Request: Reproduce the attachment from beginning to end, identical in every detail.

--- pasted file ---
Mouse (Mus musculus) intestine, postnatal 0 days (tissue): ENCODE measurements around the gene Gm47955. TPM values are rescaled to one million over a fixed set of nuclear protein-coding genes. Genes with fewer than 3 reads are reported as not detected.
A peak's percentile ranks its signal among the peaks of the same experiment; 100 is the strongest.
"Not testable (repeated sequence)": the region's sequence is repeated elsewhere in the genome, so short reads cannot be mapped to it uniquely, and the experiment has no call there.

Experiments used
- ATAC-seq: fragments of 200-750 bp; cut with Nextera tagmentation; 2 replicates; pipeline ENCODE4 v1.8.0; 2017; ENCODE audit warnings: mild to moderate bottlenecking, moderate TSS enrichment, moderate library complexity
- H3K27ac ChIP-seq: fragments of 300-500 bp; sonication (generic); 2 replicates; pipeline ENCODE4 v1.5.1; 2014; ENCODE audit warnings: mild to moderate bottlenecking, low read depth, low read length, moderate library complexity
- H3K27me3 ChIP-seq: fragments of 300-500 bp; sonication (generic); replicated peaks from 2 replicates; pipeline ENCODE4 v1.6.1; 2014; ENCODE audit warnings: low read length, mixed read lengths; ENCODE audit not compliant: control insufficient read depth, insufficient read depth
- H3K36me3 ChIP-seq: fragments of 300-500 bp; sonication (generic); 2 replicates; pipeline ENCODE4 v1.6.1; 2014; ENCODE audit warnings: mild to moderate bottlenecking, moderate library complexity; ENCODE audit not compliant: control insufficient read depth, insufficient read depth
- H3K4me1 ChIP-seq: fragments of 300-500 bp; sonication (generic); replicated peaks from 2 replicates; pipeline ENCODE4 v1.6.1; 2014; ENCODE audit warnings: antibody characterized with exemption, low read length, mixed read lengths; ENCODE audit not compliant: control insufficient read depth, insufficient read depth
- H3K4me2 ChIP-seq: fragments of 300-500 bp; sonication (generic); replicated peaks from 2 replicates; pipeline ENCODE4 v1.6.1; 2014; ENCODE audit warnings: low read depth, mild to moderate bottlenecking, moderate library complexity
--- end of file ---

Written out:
Mouse (Mus musculus) intestine, postnatal 0 days (tissue): ENCODE measurements around the gene Gm47955. TPM values are rescaled to one million over a fixed set of nuclear protein-coding genes. Genes with fewer than 3 reads are reported as not detected.
A peak's percentile ranks its signal among the peaks of the same experiment; 100 is the strongest.
"Not testable (repeated sequence)": the region's sequence is repeated elsewhere in the genome, so short reads cannot be mapped to it uniquely, and the experiment has no call there.

Experiments used
- ATAC-seq: fragments of 200-750 bp; cut with Nextera tagmentation; 2 replicates; pipeline ENCODE4 v1.8.0; 2017; ENCODE audit warnings: mild to moderate bottlenecking, moderate TSS enrichment, moderate library complexity
- H3K27ac ChIP-seq: fragments of 300-500 bp; sonication (generic); 2 replicates; pipeline ENCODE4 v1.5.1; 2014; ENCODE audit warnings: mild to moderate bottlenecking, low read depth, low read length, moderate library complexity
- H3K27me3 ChIP-seq: fragments of 300-500 bp; sonication (generic); replicated peaks from 2 replicates; pipeline ENCODE4 v1.6.1; 2014; ENCODE audit warnings: low read length, mixed read lengths; ENCODE audit not compliant: control insufficient read depth, insufficient read depth
- H3K36me3 ChIP-seq: fragments of 300-500 bp; sonication (generic); 2 replicates; pipeline ENCODE4 v1.6.1; 2014; ENCODE audit warnings: mild to moderate bottlenecking, moderate library complexity; ENCODE audit not compliant: control insufficient read depth, insufficient read depth
- H3K4me1 ChIP-seq: fragments of 300-500 bp; sonication (generic); replicated peaks from 2 replicates; pipeline ENCODE4 v1.6.1; 2014; ENCODE audit warnings: antibody characterized with exemption, low read length, mixed read lengths; ENCODE audit not compliant: control insufficient read depth, insufficient read depth
- H3K4me2 ChIP-seq: fragments of 300-500 bp; sonication (generic); replicated peaks from 2 replicates; pipeline ENCODE4 v1.6.1; 2014; ENCODE audit warnings: low read depth, mild to moderate bottlenecking, moderate library complexity